RICHMOND, Va. -- Greg Biffle is happy where he's at. And why not? That tiny mole hill that kept him out of the Chase for the past two seasons has signs of dwindling away.
Ask him about when it was that his team finally got over the hump and he won't point to his victory this past fall at Kansas. He talks about the 2007 races at Dover and Phoenix when he finished second.
A runner-up was more meaningful than a victory? Well, yes, because they were in the new car as opposed to his Kansas victory in the old body style.
"We struggled splitting our time last year between the old car and the new car," Biffle said. "We were off a little bit on both of them. We honed in on it at the end of the season for sure with two second-place finishes at Dover and Phoenix. That's really carried over to this season."
Biffle had 11 top-10 finishes last season and wound up 14th in the standings, the second consecutive season he missed out on qualifying for the Chase. He missed the 2004 version of the Chase, too, making his second-place points finish in 2005 glow with questions of whether Biffle was a one-hit wonder.
This season, however, he's managed to help steer his No. 16 team back in the right direction. And help is the key word, he said.
"A lot of things have changed at Roush Fenway," Biffle said. "One is having Robbie Reiser as competition director, that has really helped all the teams."
Reiser transferred from a crew chief's role with Roush Fenway Racing teammate Matt Kenseth into a guiding hand for the entire organization. The result: Carl Edwards has won three races, one with Reiser on top of the pit box while regular crew chief Bob Osborne served a six-race suspension; and David Ragan is 16th in the standings, 10 spots higher than at this point last year. While Matt Kenseth and Jamie McMurray have struggled, Biffle is setting the pace for Roush Fenway in the standings at eighth place.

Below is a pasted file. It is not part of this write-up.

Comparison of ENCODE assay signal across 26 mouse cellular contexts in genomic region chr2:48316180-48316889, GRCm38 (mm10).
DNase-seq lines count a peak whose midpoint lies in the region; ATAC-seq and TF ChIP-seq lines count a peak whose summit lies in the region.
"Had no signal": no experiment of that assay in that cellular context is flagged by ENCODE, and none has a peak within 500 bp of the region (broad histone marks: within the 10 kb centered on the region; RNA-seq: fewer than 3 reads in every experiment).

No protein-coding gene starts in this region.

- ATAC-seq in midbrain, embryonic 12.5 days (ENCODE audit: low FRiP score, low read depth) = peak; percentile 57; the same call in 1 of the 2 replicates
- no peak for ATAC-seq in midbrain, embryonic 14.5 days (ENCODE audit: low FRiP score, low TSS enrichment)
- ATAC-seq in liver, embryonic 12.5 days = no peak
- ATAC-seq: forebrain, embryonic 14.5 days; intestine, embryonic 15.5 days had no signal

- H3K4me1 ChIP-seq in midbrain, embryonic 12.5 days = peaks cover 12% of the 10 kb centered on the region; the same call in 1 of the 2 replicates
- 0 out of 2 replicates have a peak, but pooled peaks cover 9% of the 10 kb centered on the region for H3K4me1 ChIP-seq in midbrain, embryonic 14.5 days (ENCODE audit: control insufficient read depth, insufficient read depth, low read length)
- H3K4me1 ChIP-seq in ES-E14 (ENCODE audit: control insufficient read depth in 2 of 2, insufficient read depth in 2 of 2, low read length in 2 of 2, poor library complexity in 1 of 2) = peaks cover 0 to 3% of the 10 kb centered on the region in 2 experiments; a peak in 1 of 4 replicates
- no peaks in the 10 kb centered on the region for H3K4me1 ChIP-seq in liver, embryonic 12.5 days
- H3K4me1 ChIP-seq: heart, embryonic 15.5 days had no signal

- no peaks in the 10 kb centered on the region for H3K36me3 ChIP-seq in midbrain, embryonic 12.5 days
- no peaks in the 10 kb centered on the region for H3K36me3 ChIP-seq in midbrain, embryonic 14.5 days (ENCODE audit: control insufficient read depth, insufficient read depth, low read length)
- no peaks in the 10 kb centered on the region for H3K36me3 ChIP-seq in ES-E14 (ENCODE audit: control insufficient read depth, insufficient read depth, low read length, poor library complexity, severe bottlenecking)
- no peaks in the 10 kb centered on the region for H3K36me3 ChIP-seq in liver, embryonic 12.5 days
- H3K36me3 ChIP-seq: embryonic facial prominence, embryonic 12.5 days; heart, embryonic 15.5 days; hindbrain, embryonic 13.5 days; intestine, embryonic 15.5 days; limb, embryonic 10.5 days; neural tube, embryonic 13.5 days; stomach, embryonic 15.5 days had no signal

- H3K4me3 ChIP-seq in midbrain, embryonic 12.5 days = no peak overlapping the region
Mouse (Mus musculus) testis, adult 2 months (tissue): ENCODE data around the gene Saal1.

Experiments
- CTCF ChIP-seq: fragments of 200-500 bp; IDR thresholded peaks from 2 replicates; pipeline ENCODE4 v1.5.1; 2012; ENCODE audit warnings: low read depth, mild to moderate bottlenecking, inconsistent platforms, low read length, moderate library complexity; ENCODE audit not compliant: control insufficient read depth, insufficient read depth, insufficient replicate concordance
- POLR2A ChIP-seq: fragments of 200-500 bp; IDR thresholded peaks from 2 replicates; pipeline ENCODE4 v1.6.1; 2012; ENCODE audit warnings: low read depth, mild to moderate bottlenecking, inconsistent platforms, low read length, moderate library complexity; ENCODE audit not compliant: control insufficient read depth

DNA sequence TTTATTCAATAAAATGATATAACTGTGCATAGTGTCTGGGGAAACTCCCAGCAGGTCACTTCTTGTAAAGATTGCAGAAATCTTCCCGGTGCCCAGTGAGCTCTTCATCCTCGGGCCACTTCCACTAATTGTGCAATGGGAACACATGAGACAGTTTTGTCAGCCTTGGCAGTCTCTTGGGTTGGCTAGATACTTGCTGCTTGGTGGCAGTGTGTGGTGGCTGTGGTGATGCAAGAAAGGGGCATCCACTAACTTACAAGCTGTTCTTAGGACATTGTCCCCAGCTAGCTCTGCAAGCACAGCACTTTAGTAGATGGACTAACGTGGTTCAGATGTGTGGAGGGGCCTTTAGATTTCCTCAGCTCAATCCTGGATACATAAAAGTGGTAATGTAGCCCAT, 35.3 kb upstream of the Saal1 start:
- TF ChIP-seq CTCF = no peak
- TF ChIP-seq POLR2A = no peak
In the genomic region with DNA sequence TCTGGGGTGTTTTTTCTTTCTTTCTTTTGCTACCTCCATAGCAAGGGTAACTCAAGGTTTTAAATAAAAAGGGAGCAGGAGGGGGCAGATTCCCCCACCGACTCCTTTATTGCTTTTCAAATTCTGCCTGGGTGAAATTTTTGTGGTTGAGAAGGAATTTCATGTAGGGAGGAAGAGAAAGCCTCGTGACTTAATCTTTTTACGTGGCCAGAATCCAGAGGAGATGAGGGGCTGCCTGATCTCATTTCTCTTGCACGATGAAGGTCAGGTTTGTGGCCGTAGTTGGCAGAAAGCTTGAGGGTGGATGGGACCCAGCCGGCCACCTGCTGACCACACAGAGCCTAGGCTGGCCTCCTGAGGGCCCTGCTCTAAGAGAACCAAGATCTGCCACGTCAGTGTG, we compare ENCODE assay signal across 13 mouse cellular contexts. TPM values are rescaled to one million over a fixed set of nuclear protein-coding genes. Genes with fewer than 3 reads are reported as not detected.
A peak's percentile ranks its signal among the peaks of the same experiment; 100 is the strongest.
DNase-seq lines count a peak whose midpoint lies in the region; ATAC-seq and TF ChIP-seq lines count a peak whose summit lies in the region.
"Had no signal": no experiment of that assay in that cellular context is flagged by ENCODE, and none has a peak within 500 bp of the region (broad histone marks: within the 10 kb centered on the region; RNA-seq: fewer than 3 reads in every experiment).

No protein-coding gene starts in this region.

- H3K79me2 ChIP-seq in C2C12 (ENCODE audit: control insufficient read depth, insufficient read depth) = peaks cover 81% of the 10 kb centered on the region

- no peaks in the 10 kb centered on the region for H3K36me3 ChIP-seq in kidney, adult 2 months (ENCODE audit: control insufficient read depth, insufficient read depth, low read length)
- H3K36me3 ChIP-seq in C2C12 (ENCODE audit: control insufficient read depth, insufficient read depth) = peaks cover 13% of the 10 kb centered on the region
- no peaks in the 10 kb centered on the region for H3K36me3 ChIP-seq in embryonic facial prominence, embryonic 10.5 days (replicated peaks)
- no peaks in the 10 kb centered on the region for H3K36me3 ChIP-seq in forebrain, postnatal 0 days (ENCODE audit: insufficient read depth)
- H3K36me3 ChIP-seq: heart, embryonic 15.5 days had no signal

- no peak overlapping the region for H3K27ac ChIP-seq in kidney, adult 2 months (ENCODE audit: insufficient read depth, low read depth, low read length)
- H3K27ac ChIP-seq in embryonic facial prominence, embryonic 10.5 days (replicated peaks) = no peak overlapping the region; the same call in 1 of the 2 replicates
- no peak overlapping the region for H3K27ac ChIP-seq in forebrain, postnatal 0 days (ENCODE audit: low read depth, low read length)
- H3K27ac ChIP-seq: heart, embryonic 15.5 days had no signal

The reason, he said, is primarily because of consistency.
Aside from a flat-out disaster at Texas, when his team fought ignition box and carburetor issues all day, he's been pristine.
"We feel like we're better than what we're sitting right now because we had a 39th at Texas," Biffle said. "What we have to continue to do to make the Chase is not have races like Texas. The rest of our season has really been flawless, if you will."
He was third at Las Vegas, then followed that up with a pair of fourth-place finishes at Atlanta and Bristol. Martinsville presented a hiccup with a self-destructing bump-stop keeping him a lap down and resulting in a 20th-place finish.
A ninth-place finish at Phoenix, however, has him positive going into Saturday night's Crown Royal 400 at Richmond's short track.
"We're kind of eager to get that lost ground back, and we think we can do it here," Biffle said just before Friday's only practice session. "I was just in the trailer -- we're going to try a shortened practice session this weekend so we really need to get to the point quickly.
"We've had the finishes it takes to make the Chase. If we keep going like we're going, then we'll make it. Everybody's worked hard and nobody's given up. I think we're right where we need to be right now."
The ironic thing is that's exactly what everyone seems to be asking Biffle. His return to a top-10 points position coincides with the end of his contract with Roush Fenway Racing as it expires at the end of this season.
Biffle said last week he's confident he will re-sign and stay in his position at Roush, but that he's not in a hurry to get a new contract signed (read more). He clarified that statement, noting he's not "panicked" about any deadline.
"My 100 percent intent is to work out an extension with Roush," Biffle said. "I want to stay at Roush Fenway until I retire. They know that.
"You go anywhere and drive, there's a chance of unknown in that -- what if the wheels fall off? Certainly that's a consideration. What if you go to a car that doesn't have any points? That's a big deal. That's a really big deal. I'm certainly happy where I'm at."